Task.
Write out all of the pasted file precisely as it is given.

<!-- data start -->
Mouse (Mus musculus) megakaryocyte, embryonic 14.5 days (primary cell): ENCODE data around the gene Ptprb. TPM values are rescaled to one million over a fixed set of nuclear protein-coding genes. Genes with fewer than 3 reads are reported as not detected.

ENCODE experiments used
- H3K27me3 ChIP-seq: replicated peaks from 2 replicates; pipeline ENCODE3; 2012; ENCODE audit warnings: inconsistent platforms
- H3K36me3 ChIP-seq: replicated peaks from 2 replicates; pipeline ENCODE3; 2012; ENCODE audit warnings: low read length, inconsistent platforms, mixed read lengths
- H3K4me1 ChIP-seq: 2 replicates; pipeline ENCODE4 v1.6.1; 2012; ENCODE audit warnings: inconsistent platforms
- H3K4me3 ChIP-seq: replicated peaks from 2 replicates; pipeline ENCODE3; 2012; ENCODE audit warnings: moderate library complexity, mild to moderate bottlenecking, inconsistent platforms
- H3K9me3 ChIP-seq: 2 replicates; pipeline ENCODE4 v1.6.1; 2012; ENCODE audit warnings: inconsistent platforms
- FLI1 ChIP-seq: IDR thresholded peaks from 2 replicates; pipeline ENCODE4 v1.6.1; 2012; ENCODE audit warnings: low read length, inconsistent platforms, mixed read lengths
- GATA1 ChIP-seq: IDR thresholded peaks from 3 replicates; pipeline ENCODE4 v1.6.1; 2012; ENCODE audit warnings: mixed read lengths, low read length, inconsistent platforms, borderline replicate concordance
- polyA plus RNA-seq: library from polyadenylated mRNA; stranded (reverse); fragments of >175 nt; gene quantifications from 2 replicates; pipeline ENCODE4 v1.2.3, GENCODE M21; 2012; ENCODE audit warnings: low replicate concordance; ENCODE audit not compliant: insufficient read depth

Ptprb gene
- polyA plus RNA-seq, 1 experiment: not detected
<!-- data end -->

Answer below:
Mouse (Mus musculus) megakaryocyte, embryonic 14.5 days (primary cell): ENCODE data around the gene Ptprb. TPM values are rescaled to one million over a fixed set of nuclear protein-coding genes. Genes with fewer than 3 reads are reported as not detected.

ENCODE experiments used
- H3K27me3 ChIP-seq: replicated peaks from 2 replicates; pipeline ENCODE3; 2012; ENCODE audit warnings: inconsistent platforms
- H3K36me3 ChIP-seq: replicated peaks from 2 replicates; pipeline ENCODE3; 2012; ENCODE audit warnings: low read length, inconsistent platforms, mixed read lengths
- H3K4me1 ChIP-seq: 2 replicates; pipeline ENCODE4 v1.6.1; 2012; ENCODE audit warnings: inconsistent platforms
- H3K4me3 ChIP-seq: replicated peaks from 2 replicates; pipeline ENCODE3; 2012; ENCODE audit warnings: moderate library complexity, mild to moderate bottlenecking, inconsistent platforms
- H3K9me3 ChIP-seq: 2 replicates; pipeline ENCODE4 v1.6.1; 2012; ENCODE audit warnings: inconsistent platforms
- FLI1 ChIP-seq: IDR thresholded peaks from 2 replicates; pipeline ENCODE4 v1.6.1; 2012; ENCODE audit warnings: low read length, inconsistent platforms, mixed read lengths
- GATA1 ChIP-seq: IDR thresholded peaks from 3 replicates; pipeline ENCODE4 v1.6.1; 2012; ENCODE audit warnings: mixed read lengths, low read length, inconsistent platforms, borderline replicate concordance
- polyA plus RNA-seq: library from polyadenylated mRNA; stranded (reverse); fragments of >175 nt; gene quantifications from 2 replicates; pipeline ENCODE4 v1.2.3, GENCODE M21; 2012; ENCODE audit warnings: low replicate concordance; ENCODE audit not compliant: insufficient read depth

Ptprb gene
- polyA plus RNA-seq, 1 experiment: not detected